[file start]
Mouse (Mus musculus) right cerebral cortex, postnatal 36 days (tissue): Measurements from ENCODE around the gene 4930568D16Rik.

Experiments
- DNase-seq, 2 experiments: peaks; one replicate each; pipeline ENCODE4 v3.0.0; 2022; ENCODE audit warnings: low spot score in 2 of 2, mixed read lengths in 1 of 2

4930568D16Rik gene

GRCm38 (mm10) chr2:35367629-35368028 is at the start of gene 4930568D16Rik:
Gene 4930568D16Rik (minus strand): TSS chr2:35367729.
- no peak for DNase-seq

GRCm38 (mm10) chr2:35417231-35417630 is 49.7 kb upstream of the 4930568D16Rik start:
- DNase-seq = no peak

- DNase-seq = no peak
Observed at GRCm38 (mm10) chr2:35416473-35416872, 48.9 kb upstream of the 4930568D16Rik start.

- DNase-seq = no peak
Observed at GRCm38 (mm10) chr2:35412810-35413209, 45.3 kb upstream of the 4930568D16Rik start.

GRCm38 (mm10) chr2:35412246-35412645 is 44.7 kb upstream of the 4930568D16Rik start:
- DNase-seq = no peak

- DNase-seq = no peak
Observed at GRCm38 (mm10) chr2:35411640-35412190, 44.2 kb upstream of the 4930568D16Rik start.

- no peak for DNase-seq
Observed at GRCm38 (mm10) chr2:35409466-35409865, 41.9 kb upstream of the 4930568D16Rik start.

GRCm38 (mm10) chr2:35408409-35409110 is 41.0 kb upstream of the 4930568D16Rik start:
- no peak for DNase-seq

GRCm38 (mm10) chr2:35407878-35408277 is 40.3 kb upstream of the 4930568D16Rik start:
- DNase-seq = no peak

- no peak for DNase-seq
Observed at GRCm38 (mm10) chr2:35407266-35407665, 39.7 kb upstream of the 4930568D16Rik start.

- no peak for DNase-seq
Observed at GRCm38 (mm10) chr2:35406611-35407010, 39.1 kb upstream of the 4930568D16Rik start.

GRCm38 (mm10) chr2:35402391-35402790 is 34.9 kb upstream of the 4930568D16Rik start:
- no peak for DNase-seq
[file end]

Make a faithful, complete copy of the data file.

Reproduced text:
Mouse (Mus musculus) right cerebral cortex, postnatal 36 days (tissue): Measurements from ENCODE around the gene 4930568D16Rik.

Experiments
- DNase-seq, 2 experiments: peaks; one replicate each; pipeline ENCODE4 v3.0.0; 2022; ENCODE audit warnings: low spot score in 2 of 2, mixed read lengths in 1 of 2

4930568D16Rik gene

GRCm38 (mm10) chr2:35367629-35368028 is at the start of gene 4930568D16Rik:
Gene 4930568D16Rik (minus strand): TSS chr2:35367729.
- no peak for DNase-seq

GRCm38 (mm10) chr2:35417231-35417630 is 49.7 kb upstream of the 4930568D16Rik start:
- DNase-seq = no peak

- DNase-seq = no peak
Observed at GRCm38 (mm10) chr2:35416473-35416872, 48.9 kb upstream of the 4930568D16Rik start.

- DNase-seq = no peak
Observed at GRCm38 (mm10) chr2:35412810-35413209, 45.3 kb upstream of the 4930568D16Rik start.

GRCm38 (mm10) chr2:35412246-35412645 is 44.7 kb upstream of the 4930568D16Rik start:
- DNase-seq = no peak

- DNase-seq = no peak
Observed at GRCm38 (mm10) chr2:35411640-35412190, 44.2 kb upstream of the 4930568D16Rik start.

- no peak for DNase-seq
Observed at GRCm38 (mm10) chr2:35409466-35409865, 41.9 kb upstream of the 4930568D16Rik start.

GRCm38 (mm10) chr2:35408409-35409110 is 41.0 kb upstream of the 4930568D16Rik start:
- no peak for DNase-seq

GRCm38 (mm10) chr2:35407878-35408277 is 40.3 kb upstream of the 4930568D16Rik start:
- DNase-seq = no peak

- no peak for DNase-seq
Observed at GRCm38 (mm10) chr2:35407266-35407665, 39.7 kb upstream of the 4930568D16Rik start.

- no peak for DNase-seq
Observed at GRCm38 (mm10) chr2:35406611-35407010, 39.1 kb upstream of the 4930568D16Rik start.

GRCm38 (mm10) chr2:35402391-35402790 is 34.9 kb upstream of the 4930568D16Rik start:
- no peak for DNase-seq